Back to Articles | « Previous | Next »
Home » The World Can’t Fight Climate Change Without East Asia

The World Can’t Fight Climate Change Without East Asia

The World Can’t Fight Climate Change Without East Asia

More global efforts are needed from China, Japan, and South Korea to keep temperature increases below 1.5 degree Celsius.

In East Asia, spring comes with cherry blossoms. The white and pink flowers usually give people joy and hope. However, this year, it also gave East Asian citizens another alarming signal, because the bloom was too early. Kyoto in Japan recorded its earliest cherry blossom bloom in 1,200 years. Seoul in South Korea also saw its earliest bloom, on March 24, since observation started in 1922. Climate scientists said that due to global warming, the last spring frosts were occurring earlier and consequently flowering was occurring sooner

The effects of climate change are unfortunately not limited to the early blooming of flowers. Climate change influences the biological life cycles of many crops, vegetables, fruits, and plants, causing critical problems for food security and the livelihood of farmers. In recent years, the food supplies in East Africa were significantly affected by crop failures, droughts, and locust swarms. Scientists and experts warn that climate change could be way more devastating than COVID-19 – just think of how the world and our lives would look if we had a global food crisis in addition to a global pandemic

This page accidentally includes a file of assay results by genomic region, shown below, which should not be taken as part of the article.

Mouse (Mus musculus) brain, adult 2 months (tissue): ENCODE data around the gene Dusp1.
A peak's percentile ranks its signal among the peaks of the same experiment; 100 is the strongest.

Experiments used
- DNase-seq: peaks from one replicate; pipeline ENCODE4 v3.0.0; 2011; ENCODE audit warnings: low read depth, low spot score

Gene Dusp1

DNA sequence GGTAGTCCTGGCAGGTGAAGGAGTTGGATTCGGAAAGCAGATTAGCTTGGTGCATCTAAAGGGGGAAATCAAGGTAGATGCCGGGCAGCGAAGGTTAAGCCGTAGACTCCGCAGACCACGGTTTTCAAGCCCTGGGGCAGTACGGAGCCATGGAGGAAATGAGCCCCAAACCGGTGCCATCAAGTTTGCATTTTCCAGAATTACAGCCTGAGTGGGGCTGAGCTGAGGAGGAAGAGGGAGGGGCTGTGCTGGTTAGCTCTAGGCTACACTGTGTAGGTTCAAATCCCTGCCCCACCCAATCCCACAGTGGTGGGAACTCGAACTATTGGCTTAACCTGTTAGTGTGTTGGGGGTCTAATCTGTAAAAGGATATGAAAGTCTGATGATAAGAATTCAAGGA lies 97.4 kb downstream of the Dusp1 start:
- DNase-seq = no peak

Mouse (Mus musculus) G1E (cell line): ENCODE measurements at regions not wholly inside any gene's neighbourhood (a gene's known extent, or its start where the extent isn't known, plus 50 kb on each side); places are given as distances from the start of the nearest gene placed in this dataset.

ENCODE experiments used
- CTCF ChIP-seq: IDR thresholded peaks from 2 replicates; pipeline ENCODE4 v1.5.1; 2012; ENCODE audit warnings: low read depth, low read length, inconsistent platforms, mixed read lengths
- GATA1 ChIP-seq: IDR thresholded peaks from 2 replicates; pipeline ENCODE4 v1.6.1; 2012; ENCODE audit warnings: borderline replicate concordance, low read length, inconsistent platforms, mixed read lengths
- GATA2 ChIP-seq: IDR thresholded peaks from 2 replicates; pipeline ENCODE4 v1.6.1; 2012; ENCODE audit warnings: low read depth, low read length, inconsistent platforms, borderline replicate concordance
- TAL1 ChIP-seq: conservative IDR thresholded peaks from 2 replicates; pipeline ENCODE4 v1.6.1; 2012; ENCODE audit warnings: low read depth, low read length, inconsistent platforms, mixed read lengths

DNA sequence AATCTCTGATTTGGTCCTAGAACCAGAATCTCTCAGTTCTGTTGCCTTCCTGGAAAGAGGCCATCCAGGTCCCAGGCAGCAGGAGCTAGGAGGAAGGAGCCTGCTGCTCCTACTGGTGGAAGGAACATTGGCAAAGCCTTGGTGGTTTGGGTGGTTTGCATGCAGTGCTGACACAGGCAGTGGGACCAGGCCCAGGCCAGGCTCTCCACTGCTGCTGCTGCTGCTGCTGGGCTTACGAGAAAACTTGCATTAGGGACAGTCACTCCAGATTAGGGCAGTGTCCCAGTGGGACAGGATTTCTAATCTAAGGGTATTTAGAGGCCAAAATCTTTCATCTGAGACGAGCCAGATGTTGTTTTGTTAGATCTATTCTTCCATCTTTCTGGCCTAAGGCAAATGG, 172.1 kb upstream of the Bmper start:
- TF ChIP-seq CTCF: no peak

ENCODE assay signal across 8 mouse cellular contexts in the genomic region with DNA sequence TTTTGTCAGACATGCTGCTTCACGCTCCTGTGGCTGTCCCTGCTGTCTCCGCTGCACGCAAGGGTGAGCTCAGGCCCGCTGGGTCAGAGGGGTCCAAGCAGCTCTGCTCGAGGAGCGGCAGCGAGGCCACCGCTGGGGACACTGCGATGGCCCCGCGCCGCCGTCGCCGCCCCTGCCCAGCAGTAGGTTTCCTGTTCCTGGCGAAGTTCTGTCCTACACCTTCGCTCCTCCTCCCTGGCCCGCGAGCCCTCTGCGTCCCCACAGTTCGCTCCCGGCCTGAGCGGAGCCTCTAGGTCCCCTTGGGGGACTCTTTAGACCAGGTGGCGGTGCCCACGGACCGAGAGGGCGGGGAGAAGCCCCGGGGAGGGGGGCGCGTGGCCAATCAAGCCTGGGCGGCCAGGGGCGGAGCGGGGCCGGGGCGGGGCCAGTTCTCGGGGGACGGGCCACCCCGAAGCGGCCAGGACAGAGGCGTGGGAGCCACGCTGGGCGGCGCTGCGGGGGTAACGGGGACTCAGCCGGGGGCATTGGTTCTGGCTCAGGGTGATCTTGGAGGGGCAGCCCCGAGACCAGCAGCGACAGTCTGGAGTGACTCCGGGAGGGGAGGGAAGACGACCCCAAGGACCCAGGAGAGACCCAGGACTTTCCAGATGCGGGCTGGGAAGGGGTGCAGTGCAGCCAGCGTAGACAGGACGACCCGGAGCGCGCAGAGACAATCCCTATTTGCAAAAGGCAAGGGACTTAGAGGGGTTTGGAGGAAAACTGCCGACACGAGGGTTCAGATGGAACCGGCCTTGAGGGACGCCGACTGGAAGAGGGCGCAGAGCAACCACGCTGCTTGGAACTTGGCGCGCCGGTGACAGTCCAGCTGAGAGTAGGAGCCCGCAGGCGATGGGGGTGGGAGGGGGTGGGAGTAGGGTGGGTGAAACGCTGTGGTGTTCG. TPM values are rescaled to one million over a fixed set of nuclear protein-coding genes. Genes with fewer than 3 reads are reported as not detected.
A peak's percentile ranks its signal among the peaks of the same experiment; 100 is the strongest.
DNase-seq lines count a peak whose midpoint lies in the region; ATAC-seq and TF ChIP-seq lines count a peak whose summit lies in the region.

Scientific solution to avoid global climate change is crystal-clear. We need to hold the rise in global average temperature below 1.5 degrees Celsius compared to pre-industrial levels. To do that, global net human-caused emissions of carbon dioxide need to be reduced by half by 2030 and to “net zero” around 2050. However, the Initial NDC Synthesis Report of the UNFCCC in February 2021 analyzed the Nationally Determine Contributions (NDCs) submitted by 75 parties, representing 30 percent of global greenhouse gas (GHG) emissions, and concluded that “their combined impact puts them on a path to achieve a less than 1 per cent reduction by 2030 compared to 2010 levels”